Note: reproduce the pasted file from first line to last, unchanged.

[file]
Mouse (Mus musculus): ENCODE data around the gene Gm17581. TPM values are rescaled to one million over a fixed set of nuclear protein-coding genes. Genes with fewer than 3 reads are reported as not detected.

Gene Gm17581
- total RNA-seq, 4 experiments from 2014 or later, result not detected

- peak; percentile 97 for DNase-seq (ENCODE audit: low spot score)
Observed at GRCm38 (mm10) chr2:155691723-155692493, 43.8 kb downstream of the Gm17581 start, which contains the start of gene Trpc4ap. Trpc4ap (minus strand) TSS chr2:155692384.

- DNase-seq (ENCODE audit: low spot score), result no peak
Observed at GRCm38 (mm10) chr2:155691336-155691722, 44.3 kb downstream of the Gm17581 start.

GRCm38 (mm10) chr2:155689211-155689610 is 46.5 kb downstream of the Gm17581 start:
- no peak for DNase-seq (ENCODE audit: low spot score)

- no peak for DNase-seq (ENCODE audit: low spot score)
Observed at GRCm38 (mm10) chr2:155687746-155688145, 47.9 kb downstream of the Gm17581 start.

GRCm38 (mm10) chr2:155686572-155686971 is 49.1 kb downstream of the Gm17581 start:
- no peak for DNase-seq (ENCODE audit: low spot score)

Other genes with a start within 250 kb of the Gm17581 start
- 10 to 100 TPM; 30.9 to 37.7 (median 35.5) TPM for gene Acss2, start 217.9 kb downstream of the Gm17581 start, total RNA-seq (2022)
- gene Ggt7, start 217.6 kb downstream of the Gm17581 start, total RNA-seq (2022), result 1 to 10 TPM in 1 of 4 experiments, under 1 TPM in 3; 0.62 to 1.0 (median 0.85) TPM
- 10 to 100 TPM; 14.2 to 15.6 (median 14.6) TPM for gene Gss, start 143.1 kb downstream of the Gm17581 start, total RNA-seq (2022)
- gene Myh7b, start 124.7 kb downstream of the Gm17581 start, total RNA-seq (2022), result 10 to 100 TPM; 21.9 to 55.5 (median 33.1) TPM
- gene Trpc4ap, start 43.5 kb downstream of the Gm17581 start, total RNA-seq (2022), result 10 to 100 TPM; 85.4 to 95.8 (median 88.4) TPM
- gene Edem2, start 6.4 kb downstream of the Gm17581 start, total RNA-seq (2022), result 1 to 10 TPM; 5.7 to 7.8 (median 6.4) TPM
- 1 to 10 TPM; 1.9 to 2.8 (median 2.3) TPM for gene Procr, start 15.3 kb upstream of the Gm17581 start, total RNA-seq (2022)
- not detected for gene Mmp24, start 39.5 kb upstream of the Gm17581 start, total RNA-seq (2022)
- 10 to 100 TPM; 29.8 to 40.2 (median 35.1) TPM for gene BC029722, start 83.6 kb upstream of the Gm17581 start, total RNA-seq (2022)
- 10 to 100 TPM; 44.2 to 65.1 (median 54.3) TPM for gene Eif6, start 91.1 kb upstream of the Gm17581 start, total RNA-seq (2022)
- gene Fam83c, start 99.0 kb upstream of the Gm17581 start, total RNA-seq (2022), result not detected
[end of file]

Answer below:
Mouse (Mus musculus): ENCODE data around the gene Gm17581. TPM values are rescaled to one million over a fixed set of nuclear protein-coding genes. Genes with fewer than 3 reads are reported as not detected.

Gene Gm17581
- total RNA-seq, 4 experiments from 2014 or later, result not detected

- peak; percentile 97 for DNase-seq (ENCODE audit: low spot score)
Observed at GRCm38 (mm10) chr2:155691723-155692493, 43.8 kb downstream of the Gm17581 start, which contains the start of gene Trpc4ap. Trpc4ap (minus strand) TSS chr2:155692384.

- DNase-seq (ENCODE audit: low spot score), result no peak
Observed at GRCm38 (mm10) chr2:155691336-155691722, 44.3 kb downstream of the Gm17581 start.

GRCm38 (mm10) chr2:155689211-155689610 is 46.5 kb downstream of the Gm17581 start:
- no peak for DNase-seq (ENCODE audit: low spot score)

- no peak for DNase-seq (ENCODE audit: low spot score)
Observed at GRCm38 (mm10) chr2:155687746-155688145, 47.9 kb downstream of the Gm17581 start.

GRCm38 (mm10) chr2:155686572-155686971 is 49.1 kb downstream of the Gm17581 start:
- no peak for DNase-seq (ENCODE audit: low spot score)

Other genes with a start within 250 kb of the Gm17581 start
- 10 to 100 TPM; 30.9 to 37.7 (median 35.5) TPM for gene Acss2, start 217.9 kb downstream of the Gm17581 start, total RNA-seq (2022)
- gene Ggt7, start 217.6 kb downstream of the Gm17581 start, total RNA-seq (2022), result 1 to 10 TPM in 1 of 4 experiments, under 1 TPM in 3; 0.62 to 1.0 (median 0.85) TPM
- 10 to 100 TPM; 14.2 to 15.6 (median 14.6) TPM for gene Gss, start 143.1 kb downstream of the Gm17581 start, total RNA-seq (2022)
- gene Myh7b, start 124.7 kb downstream of the Gm17581 start, total RNA-seq (2022), result 10 to 100 TPM; 21.9 to 55.5 (median 33.1) TPM
- gene Trpc4ap, start 43.5 kb downstream of the Gm17581 start, total RNA-seq (2022), result 10 to 100 TPM; 85.4 to 95.8 (median 88.4) TPM
- gene Edem2, start 6.4 kb downstream of the Gm17581 start, total RNA-seq (2022), result 1 to 10 TPM; 5.7 to 7.8 (median 6.4) TPM
- 1 to 10 TPM; 1.9 to 2.8 (median 2.3) TPM for gene Procr, start 15.3 kb upstream of the Gm17581 start, total RNA-seq (2022)
- not detected for gene Mmp24, start 39.5 kb upstream of the Gm17581 start, total RNA-seq (2022)
- 10 to 100 TPM; 29.8 to 40.2 (median 35.1) TPM for gene BC029722, start 83.6 kb upstream of the Gm17581 start, total RNA-seq (2022)
- 10 to 100 TPM; 44.2 to 65.1 (median 54.3) TPM for gene Eif6, start 91.1 kb upstream of the Gm17581 start, total RNA-seq (2022)
- gene Fam83c, start 99.0 kb upstream of the Gm17581 start, total RNA-seq (2022), result not detected